bennet capitol

U.S. Sen. Michael Bennet

The Colowyo mine dispute has created an interesting schism between Judge R. Brooke Jackson who decided the case and Michael Bennet, the senator who recommended President Obama nominate Jackson for the federal district court.

Not once, but twice Bennet recommended Jackson for the job, and it took nearly a year for the Senate to confirm Judge Jackson to the post in 2011.

When Bennet announced his backing of Jackson for the job, he said the judge “has shown to be a thoughtful jurist, one that I believe will serve Colorado and the country well on the federal bench.”

Bennet doesn’t seem to think so now, and is urging the Interior Department to pressure Jackson to extend the court deadline of 120 days to solve the problem. And that problem, according to Jackson, is that when the mine was approved 20 years ago, there wasn’t enough public notice. Because of that oversight by the federal government, 200 workers in Moffat County stand to lose their jobs.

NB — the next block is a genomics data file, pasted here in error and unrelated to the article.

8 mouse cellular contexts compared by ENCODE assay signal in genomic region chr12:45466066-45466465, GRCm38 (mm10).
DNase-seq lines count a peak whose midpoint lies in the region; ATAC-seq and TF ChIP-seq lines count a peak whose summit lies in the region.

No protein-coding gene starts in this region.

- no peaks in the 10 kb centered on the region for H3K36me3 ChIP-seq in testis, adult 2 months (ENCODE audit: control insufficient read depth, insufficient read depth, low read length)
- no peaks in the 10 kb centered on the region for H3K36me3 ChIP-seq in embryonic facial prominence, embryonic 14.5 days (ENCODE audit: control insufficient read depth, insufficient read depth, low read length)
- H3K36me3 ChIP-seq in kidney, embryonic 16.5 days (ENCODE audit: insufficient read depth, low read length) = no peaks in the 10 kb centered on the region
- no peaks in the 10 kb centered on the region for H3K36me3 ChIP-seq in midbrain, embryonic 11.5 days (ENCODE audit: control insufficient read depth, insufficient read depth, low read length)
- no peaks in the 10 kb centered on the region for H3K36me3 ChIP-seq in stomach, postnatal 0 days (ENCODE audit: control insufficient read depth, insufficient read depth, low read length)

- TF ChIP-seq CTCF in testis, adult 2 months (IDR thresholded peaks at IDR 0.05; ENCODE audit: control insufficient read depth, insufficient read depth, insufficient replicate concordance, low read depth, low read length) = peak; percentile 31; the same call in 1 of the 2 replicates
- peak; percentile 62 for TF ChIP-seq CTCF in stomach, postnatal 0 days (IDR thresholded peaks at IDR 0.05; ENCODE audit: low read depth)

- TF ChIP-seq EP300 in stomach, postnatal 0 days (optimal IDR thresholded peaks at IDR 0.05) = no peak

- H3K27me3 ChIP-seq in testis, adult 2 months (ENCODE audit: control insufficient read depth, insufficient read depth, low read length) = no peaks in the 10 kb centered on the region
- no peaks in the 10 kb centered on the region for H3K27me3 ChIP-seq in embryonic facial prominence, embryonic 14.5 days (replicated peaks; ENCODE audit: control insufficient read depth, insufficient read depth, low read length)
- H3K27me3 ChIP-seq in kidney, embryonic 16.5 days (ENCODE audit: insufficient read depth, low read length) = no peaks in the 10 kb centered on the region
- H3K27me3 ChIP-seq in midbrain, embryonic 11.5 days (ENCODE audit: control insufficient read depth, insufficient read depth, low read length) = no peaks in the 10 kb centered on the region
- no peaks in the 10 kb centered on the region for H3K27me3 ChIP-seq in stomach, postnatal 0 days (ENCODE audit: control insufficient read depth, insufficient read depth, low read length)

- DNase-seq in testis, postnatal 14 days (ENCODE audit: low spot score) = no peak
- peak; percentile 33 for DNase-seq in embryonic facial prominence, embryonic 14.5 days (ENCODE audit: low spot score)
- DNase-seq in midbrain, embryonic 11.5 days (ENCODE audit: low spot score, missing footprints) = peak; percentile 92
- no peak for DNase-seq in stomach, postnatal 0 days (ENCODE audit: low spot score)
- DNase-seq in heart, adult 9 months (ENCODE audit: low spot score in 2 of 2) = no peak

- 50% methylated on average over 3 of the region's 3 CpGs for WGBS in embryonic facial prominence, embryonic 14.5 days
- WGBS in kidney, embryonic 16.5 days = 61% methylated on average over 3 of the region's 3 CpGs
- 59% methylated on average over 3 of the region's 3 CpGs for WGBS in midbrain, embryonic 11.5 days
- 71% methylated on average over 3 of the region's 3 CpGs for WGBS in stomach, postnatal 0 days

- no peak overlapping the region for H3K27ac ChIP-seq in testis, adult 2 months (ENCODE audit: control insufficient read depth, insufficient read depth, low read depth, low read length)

This isn’t the first contentious ruling Jackson has issued since taking the bench. In 2014, environmentalists applauded Jackson when he ruled that the feds didn’t give enough consideration to greenhouse gas emissions and blocked Arch Coal’s expansion in Gunnison County. That lawsuit was also brought by WildEarth Guardians, the same greenies behind the Colowyo legal action.

Another contentious Jackson ruling in 2014 blocked the conservative group Citizens United from airing a documentary in Colorado that criticized Democrats, because it did not disclose donors.

Interestingly, Bennet did not dispute those rulings. But that was then, and this is now – and by “now” we mean reelection season.

Within the upper echelons of the political world, the technical term for this situation is known as – “awkward.”

Some We would describe the dichotomy within Bennet’s actions as schizophrenic. He has sponsored legislation to put coal companies out of business nationwide through so-called renewable energy standards. Yet when confronted with the loss of jobs in his own backyard, he asks the Interior Department to protect coal by thwarting his own judicial nominee.

Awkward, indeed.